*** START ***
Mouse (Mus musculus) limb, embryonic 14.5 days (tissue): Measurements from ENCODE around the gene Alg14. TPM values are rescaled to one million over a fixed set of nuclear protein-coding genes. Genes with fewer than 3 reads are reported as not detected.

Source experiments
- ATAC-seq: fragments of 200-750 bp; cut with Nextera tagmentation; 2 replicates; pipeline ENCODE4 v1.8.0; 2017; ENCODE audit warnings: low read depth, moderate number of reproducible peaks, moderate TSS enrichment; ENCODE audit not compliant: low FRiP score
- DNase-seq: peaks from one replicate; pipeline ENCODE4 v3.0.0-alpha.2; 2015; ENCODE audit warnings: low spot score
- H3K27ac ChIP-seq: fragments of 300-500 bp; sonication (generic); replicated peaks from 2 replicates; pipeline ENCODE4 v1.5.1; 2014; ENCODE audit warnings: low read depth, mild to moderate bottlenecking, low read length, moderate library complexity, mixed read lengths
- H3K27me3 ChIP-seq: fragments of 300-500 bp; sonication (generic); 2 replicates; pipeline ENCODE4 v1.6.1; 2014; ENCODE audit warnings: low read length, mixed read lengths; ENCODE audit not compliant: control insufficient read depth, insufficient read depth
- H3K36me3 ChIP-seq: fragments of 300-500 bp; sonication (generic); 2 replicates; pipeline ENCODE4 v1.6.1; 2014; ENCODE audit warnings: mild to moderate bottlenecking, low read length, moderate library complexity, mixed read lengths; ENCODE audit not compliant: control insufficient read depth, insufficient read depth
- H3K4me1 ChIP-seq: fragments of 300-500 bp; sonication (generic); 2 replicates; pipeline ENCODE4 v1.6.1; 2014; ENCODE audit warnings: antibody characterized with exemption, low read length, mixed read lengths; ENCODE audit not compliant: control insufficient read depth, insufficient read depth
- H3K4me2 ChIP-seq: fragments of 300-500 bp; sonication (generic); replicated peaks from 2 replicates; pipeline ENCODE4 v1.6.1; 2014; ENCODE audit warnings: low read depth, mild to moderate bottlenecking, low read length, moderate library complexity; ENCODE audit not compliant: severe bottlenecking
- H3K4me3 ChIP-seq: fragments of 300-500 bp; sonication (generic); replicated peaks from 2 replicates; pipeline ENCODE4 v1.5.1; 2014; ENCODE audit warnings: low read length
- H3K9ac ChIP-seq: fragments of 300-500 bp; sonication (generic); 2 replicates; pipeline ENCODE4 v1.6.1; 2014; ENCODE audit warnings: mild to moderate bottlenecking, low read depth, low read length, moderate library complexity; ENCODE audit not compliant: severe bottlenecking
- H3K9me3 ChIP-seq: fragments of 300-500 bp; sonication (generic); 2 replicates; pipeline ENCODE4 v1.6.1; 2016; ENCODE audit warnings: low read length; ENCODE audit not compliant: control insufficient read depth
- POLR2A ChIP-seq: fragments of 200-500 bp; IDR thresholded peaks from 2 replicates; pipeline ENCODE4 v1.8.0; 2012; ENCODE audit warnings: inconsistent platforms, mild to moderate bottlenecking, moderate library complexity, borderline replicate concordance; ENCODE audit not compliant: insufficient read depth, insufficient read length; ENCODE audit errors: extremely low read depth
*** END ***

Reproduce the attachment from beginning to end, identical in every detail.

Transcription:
Mouse (Mus musculus) limb, embryonic 14.5 days (tissue): Measurements from ENCODE around the gene Alg14. TPM values are rescaled to one million over a fixed set of nuclear protein-coding genes. Genes with fewer than 3 reads are reported as not detected.

Source experiments
- ATAC-seq: fragments of 200-750 bp; cut with Nextera tagmentation; 2 replicates; pipeline ENCODE4 v1.8.0; 2017; ENCODE audit warnings: low read depth, moderate number of reproducible peaks, moderate TSS enrichment; ENCODE audit not compliant: low FRiP score
- DNase-seq: peaks from one replicate; pipeline ENCODE4 v3.0.0-alpha.2; 2015; ENCODE audit warnings: low spot score
- H3K27ac ChIP-seq: fragments of 300-500 bp; sonication (generic); replicated peaks from 2 replicates; pipeline ENCODE4 v1.5.1; 2014; ENCODE audit warnings: low read depth, mild to moderate bottlenecking, low read length, moderate library complexity, mixed read lengths
- H3K27me3 ChIP-seq: fragments of 300-500 bp; sonication (generic); 2 replicates; pipeline ENCODE4 v1.6.1; 2014; ENCODE audit warnings: low read length, mixed read lengths; ENCODE audit not compliant: control insufficient read depth, insufficient read depth
- H3K36me3 ChIP-seq: fragments of 300-500 bp; sonication (generic); 2 replicates; pipeline ENCODE4 v1.6.1; 2014; ENCODE audit warnings: mild to moderate bottlenecking, low read length, moderate library complexity, mixed read lengths; ENCODE audit not compliant: control insufficient read depth, insufficient read depth
- H3K4me1 ChIP-seq: fragments of 300-500 bp; sonication (generic); 2 replicates; pipeline ENCODE4 v1.6.1; 2014; ENCODE audit warnings: antibody characterized with exemption, low read length, mixed read lengths; ENCODE audit not compliant: control insufficient read depth, insufficient read depth
- H3K4me2 ChIP-seq: fragments of 300-500 bp; sonication (generic); replicated peaks from 2 replicates; pipeline ENCODE4 v1.6.1; 2014; ENCODE audit warnings: low read depth, mild to moderate bottlenecking, low read length, moderate library complexity; ENCODE audit not compliant: severe bottlenecking
- H3K4me3 ChIP-seq: fragments of 300-500 bp; sonication (generic); replicated peaks from 2 replicates; pipeline ENCODE4 v1.5.1; 2014; ENCODE audit warnings: low read length
- H3K9ac ChIP-seq: fragments of 300-500 bp; sonication (generic); 2 replicates; pipeline ENCODE4 v1.6.1; 2014; ENCODE audit warnings: mild to moderate bottlenecking, low read depth, low read length, moderate library complexity; ENCODE audit not compliant: severe bottlenecking
- H3K9me3 ChIP-seq: fragments of 300-500 bp; sonication (generic); 2 replicates; pipeline ENCODE4 v1.6.1; 2016; ENCODE audit warnings: low read length; ENCODE audit not compliant: control insufficient read depth
- POLR2A ChIP-seq: fragments of 200-500 bp; IDR thresholded peaks from 2 replicates; pipeline ENCODE4 v1.8.0; 2012; ENCODE audit warnings: inconsistent platforms, mild to moderate bottlenecking, moderate library complexity, borderline replicate concordance; ENCODE audit not compliant: insufficient read depth, insufficient read length; ENCODE audit errors: extremely low read depth